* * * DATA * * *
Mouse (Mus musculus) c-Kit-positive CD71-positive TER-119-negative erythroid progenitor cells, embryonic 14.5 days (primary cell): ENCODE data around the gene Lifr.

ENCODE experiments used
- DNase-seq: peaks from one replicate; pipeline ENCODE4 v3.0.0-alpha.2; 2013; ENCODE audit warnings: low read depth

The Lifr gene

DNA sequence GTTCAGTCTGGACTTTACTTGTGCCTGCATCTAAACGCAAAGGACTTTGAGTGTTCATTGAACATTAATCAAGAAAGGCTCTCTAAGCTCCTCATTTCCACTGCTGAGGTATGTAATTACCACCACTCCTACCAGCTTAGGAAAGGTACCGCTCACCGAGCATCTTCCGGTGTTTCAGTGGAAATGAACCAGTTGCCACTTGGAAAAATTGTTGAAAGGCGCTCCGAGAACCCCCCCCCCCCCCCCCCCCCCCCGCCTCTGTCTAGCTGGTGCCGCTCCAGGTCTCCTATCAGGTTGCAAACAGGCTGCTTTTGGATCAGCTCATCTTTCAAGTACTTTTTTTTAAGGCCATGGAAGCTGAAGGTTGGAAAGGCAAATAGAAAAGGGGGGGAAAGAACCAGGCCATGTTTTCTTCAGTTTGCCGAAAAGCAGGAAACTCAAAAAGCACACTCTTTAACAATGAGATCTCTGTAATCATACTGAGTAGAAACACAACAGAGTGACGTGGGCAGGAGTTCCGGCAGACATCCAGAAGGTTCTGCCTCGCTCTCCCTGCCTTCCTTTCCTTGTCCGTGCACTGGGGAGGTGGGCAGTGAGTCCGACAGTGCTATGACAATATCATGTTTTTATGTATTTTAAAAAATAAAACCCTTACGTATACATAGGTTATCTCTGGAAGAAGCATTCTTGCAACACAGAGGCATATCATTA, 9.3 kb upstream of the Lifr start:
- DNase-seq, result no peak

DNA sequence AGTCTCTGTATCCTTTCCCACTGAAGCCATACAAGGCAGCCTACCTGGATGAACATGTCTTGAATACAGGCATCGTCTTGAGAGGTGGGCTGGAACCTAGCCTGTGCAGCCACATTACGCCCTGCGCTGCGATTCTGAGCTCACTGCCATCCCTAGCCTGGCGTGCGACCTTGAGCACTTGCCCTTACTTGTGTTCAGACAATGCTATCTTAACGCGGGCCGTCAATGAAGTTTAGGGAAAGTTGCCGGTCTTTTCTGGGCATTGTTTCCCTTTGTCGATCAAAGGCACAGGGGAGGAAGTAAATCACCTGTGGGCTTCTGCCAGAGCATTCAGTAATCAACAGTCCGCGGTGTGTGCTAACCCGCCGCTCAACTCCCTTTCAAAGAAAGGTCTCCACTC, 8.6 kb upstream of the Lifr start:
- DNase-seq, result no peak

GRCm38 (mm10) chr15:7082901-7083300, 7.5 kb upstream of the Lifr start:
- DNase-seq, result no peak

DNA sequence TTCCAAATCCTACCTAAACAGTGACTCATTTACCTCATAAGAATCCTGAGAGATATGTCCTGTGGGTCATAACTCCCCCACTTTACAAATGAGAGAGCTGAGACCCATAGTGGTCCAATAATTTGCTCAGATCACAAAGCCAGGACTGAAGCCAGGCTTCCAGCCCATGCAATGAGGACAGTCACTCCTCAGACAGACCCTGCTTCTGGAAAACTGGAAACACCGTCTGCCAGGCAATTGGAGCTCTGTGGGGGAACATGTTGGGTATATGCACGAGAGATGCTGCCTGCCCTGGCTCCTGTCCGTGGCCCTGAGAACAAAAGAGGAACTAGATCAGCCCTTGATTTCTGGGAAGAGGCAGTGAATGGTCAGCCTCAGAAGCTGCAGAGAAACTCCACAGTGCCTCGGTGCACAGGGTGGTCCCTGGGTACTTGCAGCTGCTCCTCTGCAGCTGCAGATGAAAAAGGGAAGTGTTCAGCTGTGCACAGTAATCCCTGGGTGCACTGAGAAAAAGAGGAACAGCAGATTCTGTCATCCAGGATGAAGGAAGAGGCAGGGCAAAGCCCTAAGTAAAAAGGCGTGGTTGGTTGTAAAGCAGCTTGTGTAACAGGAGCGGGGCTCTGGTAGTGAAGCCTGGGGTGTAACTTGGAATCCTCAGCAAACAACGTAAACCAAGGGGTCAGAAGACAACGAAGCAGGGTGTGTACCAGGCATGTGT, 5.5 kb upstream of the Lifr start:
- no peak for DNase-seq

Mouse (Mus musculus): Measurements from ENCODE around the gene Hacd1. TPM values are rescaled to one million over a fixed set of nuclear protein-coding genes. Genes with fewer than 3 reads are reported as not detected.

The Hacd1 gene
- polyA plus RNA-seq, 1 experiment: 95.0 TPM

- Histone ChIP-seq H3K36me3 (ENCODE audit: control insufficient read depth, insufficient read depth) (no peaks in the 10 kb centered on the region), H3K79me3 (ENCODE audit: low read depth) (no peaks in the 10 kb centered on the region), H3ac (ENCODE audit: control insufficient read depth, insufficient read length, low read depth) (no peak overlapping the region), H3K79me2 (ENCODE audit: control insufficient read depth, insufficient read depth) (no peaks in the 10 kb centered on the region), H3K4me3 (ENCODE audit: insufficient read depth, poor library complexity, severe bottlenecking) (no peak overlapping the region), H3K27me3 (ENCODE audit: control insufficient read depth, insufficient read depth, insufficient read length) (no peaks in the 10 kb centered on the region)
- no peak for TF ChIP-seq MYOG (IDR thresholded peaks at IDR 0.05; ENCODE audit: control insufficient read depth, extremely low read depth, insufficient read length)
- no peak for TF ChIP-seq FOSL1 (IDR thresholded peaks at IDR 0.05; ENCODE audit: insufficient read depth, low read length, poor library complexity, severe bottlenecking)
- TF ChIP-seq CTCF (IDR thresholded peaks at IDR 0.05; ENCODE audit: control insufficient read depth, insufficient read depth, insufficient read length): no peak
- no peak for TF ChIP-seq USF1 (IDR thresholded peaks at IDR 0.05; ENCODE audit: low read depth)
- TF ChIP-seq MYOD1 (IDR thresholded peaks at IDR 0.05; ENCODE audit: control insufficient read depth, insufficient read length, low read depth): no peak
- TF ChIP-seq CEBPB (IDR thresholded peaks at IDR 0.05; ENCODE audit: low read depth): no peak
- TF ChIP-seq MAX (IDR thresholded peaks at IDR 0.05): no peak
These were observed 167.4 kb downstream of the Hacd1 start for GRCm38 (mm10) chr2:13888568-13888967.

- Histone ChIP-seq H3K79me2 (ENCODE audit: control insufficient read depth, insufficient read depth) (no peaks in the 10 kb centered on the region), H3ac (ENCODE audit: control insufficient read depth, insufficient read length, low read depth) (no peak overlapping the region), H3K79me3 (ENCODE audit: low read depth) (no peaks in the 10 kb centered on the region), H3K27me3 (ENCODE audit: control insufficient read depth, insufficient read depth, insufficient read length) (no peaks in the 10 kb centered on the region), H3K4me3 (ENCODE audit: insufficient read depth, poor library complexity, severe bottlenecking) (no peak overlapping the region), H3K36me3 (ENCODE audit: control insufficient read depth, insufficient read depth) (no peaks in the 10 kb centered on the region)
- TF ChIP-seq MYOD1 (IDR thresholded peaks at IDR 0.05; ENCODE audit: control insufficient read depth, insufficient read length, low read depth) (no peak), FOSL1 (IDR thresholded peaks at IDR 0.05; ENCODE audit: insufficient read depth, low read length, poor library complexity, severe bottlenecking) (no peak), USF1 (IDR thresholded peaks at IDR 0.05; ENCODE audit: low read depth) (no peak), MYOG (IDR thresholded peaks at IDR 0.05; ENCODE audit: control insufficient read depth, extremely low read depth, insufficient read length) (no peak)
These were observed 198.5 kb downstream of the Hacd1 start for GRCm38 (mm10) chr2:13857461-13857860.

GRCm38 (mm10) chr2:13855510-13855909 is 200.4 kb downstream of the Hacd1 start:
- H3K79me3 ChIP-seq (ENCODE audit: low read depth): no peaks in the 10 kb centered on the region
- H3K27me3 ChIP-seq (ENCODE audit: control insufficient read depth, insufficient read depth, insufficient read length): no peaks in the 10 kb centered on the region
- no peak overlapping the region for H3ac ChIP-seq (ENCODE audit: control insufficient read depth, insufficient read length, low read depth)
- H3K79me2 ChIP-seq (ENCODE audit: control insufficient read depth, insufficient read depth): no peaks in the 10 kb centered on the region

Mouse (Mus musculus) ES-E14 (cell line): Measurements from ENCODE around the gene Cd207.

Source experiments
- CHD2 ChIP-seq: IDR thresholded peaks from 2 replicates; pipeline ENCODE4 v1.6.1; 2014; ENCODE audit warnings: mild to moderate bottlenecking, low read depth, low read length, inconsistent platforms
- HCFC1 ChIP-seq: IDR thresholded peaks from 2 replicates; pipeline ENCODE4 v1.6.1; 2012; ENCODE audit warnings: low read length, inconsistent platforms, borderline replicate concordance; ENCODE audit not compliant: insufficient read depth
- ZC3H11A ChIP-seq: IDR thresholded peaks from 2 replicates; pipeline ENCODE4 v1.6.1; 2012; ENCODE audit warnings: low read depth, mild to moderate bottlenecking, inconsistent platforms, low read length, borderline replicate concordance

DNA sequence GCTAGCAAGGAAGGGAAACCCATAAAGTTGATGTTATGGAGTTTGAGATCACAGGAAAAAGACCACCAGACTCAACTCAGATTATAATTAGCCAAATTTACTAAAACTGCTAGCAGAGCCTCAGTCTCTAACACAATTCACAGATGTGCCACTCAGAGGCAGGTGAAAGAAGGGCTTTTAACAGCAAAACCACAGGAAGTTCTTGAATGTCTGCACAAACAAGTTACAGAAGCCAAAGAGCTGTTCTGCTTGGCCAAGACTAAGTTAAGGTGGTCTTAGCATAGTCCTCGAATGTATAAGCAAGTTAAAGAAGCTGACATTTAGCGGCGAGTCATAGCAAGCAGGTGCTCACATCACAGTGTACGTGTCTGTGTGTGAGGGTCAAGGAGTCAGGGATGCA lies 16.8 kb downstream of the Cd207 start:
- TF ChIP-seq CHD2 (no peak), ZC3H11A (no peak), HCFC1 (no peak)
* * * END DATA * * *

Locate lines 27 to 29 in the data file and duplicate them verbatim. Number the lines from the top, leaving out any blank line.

These were observed 198.5 kb downstream of the Hacd1 start for GRCm38 (mm10) chr2:13857461-13857860.

GRCm38 (mm10) chr2:13855510-13855909 is 200.4 kb downstream of the Hacd1 start:
- H3K79me3 ChIP-seq (ENCODE audit: low read depth): no peaks in the 10 kb centered on the region